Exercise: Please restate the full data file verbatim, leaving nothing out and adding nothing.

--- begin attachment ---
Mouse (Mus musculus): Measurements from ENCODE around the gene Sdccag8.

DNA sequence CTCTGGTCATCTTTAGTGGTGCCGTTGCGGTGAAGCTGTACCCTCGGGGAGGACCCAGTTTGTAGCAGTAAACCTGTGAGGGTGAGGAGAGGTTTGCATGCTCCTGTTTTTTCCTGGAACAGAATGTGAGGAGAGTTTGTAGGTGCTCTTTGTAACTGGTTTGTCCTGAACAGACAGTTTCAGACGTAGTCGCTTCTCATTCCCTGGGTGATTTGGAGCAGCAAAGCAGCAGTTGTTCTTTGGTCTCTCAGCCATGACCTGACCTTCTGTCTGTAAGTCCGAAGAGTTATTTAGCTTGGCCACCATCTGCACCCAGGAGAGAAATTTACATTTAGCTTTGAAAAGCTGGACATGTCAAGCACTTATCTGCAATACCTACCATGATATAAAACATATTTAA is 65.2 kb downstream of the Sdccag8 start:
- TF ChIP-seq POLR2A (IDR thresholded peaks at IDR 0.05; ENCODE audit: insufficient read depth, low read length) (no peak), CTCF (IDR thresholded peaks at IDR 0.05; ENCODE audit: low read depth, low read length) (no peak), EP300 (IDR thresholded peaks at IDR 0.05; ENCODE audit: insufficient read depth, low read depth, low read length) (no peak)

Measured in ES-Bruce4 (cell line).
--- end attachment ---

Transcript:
Mouse (Mus musculus): Measurements from ENCODE around the gene Sdccag8.

DNA sequence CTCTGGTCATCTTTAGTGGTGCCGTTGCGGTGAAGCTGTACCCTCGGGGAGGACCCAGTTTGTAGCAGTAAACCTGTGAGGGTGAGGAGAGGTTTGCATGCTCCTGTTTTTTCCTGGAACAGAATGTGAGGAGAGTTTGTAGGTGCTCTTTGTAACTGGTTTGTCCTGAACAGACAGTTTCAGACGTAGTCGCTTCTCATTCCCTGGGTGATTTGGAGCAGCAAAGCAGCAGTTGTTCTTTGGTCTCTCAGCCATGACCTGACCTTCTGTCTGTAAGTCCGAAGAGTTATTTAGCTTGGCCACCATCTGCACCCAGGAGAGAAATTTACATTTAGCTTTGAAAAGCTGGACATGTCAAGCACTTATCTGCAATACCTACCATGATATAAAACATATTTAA is 65.2 kb downstream of the Sdccag8 start:
- TF ChIP-seq POLR2A (IDR thresholded peaks at IDR 0.05; ENCODE audit: insufficient read depth, low read length) (no peak), CTCF (IDR thresholded peaks at IDR 0.05; ENCODE audit: low read depth, low read length) (no peak), EP300 (IDR thresholded peaks at IDR 0.05; ENCODE audit: insufficient read depth, low read depth, low read length) (no peak)

Measured in ES-Bruce4 (cell line).